The OSD on this monitor isn’t quite as slick of the joystick controlled one on Asus’ monitors, but it’s still quick and intuitive to use.
The four buttons change function depending on what’s on screen and it always feels intuitive as to which button does what – there’s none of the confusion that accompanies the likes of the AOC AG271UG.
As well as being easy to navigate the OSD is also thoroughly comprehensive, with a mass of options in the main menu and several other shortcut options too. Tap any of the buttons and the same five options appear, giving you quick access to Game Mode presets, the overdrive setting, volume and input selection with the fifth option diving right into the full main menu.
The overdrive, volume and input selection options are self-explanatory. As for Game Mode, there are three Game Mode presets that you can configure in the main menu – just setup the screen as you like then save those settings to the preset – and quickly call up via the Game Mode shortcut.
All other settings are in the main menu and there are masses of them. Starting from the top, the first screen gives you access to basics like brightness and contrast, as well as Blue Light, Dark Boost and Adaptive Contrast settings.
These variously reduce the blue light level of the screen to reduce eyestrain, increase the brightness of dark areas making it easier to see things lurking in the dark when gaming and adaptive contrast can boost perceived contrast but does so by clipping information at the extremes of the luminance range.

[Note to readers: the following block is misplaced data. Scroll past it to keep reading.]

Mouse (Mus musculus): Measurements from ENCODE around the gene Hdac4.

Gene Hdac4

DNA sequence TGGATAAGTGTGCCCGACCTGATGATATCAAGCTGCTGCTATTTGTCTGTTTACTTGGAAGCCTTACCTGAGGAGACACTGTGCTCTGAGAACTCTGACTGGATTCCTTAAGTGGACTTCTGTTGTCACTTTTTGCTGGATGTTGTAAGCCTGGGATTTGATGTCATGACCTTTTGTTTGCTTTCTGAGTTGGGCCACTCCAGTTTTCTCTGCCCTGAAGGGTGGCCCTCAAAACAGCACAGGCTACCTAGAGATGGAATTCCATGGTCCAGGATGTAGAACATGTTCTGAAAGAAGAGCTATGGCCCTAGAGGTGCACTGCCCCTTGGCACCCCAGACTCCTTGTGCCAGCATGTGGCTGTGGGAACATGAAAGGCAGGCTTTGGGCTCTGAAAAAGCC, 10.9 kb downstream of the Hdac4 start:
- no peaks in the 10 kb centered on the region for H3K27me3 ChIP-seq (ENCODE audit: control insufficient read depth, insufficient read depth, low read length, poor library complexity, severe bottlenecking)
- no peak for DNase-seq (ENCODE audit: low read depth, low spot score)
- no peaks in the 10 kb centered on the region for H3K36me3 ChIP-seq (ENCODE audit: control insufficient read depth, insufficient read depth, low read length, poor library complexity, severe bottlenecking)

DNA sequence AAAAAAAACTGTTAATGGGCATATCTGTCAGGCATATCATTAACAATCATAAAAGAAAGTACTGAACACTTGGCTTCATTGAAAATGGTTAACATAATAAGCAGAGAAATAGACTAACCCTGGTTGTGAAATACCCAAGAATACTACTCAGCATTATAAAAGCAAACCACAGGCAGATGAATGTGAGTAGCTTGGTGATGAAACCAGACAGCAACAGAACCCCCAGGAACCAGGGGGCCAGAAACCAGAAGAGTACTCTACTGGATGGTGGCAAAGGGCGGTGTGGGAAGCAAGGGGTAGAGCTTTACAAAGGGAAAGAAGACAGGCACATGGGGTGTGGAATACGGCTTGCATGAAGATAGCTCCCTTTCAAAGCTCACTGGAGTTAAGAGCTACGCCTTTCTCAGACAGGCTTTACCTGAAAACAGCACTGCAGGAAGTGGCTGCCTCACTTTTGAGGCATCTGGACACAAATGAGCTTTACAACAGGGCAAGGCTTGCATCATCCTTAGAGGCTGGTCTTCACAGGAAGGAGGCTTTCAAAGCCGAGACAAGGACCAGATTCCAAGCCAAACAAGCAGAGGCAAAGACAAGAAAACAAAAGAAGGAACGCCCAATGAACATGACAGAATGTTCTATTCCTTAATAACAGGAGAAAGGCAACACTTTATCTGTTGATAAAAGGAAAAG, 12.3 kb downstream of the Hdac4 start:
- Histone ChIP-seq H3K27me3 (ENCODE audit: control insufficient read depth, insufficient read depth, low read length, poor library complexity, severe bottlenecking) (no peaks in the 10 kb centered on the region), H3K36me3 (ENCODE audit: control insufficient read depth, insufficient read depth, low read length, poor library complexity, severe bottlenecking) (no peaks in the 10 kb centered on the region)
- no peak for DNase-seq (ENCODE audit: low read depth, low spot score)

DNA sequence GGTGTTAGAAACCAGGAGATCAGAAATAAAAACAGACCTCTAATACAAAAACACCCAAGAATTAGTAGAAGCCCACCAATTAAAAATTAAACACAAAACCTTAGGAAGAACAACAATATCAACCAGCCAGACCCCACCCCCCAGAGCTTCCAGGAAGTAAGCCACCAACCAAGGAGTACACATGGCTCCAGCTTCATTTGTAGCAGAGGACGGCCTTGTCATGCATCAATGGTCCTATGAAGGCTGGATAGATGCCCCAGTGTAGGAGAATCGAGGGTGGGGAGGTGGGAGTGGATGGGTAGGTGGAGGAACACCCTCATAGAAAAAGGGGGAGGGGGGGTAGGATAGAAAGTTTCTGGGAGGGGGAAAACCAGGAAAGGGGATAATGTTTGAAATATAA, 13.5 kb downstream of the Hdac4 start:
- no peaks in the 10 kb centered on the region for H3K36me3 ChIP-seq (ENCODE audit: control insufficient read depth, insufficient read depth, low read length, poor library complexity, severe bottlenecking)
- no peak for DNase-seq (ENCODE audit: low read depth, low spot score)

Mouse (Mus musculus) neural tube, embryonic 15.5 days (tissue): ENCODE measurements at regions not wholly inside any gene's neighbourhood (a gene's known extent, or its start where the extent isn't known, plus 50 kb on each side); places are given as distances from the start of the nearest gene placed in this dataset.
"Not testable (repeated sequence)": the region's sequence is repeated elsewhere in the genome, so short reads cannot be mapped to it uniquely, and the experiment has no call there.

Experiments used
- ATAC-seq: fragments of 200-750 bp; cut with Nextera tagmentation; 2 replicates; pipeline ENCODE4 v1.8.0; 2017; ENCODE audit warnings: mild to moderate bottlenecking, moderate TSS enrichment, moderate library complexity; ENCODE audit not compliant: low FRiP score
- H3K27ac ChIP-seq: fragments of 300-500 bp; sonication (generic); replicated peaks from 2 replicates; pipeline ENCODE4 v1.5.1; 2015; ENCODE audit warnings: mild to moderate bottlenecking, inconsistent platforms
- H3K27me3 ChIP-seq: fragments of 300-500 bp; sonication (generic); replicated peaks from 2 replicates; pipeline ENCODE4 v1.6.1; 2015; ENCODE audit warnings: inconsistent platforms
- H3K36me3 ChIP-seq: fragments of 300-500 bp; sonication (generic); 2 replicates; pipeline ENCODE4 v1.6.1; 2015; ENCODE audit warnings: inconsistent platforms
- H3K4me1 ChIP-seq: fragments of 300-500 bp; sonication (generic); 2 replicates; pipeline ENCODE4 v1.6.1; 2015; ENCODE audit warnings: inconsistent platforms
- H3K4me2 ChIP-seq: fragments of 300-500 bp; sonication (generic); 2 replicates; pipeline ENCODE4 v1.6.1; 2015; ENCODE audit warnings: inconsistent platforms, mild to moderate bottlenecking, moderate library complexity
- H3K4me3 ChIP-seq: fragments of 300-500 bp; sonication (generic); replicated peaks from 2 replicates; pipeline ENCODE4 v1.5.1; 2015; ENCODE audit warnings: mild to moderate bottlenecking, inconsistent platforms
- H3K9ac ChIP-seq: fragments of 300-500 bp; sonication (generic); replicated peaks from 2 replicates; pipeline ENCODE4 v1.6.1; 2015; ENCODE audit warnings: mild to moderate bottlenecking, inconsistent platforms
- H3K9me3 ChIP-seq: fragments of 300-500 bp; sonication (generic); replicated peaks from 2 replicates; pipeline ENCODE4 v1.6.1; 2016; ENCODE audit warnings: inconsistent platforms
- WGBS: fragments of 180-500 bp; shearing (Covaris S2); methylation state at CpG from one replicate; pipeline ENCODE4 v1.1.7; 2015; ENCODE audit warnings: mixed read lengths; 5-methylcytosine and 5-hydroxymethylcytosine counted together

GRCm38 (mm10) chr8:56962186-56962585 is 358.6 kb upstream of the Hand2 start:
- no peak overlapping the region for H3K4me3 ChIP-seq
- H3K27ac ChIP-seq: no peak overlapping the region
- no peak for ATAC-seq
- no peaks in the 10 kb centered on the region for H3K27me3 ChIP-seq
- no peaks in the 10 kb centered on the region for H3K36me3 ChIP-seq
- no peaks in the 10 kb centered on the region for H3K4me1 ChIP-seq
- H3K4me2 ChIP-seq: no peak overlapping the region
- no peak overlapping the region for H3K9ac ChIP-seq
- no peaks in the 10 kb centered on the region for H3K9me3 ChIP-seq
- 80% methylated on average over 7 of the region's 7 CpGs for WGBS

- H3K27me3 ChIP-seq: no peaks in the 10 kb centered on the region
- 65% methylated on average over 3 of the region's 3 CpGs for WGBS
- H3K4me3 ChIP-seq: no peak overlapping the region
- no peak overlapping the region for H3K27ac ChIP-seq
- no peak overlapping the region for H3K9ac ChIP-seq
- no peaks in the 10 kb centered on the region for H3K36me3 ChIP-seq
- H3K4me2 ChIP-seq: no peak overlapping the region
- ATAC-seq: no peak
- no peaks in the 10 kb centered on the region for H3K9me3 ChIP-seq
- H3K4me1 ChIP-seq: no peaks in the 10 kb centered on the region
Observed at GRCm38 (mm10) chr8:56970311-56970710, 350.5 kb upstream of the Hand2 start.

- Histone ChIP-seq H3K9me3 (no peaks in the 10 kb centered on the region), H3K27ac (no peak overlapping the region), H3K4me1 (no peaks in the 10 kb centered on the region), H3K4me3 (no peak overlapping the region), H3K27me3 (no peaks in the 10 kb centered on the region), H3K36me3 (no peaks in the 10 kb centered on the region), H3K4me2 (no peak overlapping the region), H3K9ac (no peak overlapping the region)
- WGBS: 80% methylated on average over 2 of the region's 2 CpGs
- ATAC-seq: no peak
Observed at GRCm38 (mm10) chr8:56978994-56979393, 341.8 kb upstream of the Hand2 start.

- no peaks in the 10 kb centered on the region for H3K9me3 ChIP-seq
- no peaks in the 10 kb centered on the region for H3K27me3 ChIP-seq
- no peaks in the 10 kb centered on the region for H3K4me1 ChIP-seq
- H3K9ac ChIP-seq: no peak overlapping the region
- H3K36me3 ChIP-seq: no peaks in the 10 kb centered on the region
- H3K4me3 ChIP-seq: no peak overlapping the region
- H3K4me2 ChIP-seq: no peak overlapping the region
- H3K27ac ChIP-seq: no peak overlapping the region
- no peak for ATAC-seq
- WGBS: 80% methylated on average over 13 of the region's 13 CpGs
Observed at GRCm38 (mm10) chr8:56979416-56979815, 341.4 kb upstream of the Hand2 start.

The Acer eColor Management option offers up five shortcut options for changing the over settings of the monitor, with choices of User, Eco, Standard, Graphics and Movie. We never saw a need to change this from the default user option.
The next screen offers up more colour tweaking settings with a choice of two gamma settings (2.2 and 1.8) several colour temperature modes, an sRGB mode, colour saturation adjustment and rare 6-axis colour adjustment feature. Most monitors only offer manual adjustment of red, blue and green channels but Acer offers the ability to change yellow, magenta and cyan too. Not that we felt the need to use those extra colour channels but it’s a potentially useful option for fine-tuning your calibration.
The next menu page offers a selection of basic OSD settings like language and OSD timeout plus this is where you store your settings for the Game Modes.
The penultimate screen shows a motley selection of options, including input selection, overdrive, the option to turn off the power LED and the reset option. The final screen just shows screen information like resolution, refresh rate and firmware version.